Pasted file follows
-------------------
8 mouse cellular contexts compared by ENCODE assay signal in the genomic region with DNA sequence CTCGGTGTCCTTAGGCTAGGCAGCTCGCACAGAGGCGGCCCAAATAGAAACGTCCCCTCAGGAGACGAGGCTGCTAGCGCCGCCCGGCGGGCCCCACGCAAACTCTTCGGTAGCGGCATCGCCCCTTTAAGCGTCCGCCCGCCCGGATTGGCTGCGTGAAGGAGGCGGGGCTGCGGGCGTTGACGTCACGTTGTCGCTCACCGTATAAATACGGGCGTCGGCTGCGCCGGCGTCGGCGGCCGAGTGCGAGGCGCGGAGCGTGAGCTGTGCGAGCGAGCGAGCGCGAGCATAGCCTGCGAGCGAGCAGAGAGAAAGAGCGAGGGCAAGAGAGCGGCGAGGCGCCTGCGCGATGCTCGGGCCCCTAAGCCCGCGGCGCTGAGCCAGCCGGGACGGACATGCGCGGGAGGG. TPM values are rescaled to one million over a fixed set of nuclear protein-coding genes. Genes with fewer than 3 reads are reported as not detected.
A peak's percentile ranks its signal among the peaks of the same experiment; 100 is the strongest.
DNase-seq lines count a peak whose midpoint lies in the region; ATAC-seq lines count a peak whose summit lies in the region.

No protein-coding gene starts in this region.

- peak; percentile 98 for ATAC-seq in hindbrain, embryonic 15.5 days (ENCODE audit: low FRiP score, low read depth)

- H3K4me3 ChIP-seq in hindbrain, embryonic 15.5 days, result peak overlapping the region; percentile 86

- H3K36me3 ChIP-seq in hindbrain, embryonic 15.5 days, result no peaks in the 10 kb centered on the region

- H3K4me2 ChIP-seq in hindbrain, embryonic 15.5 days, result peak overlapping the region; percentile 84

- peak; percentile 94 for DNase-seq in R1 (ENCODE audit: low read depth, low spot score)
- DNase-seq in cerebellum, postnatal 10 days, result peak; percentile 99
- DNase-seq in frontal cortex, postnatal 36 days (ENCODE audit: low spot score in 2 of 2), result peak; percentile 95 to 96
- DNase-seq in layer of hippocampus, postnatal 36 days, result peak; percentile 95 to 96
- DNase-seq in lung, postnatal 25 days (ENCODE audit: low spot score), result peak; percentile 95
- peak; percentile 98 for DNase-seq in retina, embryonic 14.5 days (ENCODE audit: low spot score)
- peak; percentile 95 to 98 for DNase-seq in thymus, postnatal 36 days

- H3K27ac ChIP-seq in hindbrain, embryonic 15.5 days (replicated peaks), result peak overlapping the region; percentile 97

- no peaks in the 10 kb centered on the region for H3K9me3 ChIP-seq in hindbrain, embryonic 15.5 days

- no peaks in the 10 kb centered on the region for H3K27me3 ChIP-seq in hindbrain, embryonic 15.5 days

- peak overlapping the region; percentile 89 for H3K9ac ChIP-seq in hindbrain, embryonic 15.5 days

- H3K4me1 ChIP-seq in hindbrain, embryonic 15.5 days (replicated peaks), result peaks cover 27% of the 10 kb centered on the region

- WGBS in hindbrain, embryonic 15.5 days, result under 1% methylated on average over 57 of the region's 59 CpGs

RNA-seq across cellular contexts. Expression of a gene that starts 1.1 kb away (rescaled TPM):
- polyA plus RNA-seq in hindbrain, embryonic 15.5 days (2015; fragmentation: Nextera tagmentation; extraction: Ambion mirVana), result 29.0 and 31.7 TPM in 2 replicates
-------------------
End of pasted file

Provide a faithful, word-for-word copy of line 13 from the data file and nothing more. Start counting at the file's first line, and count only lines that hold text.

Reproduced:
- DNase-seq in lung, postnatal 25 days (ENCODE audit: low spot score), result peak; percentile 95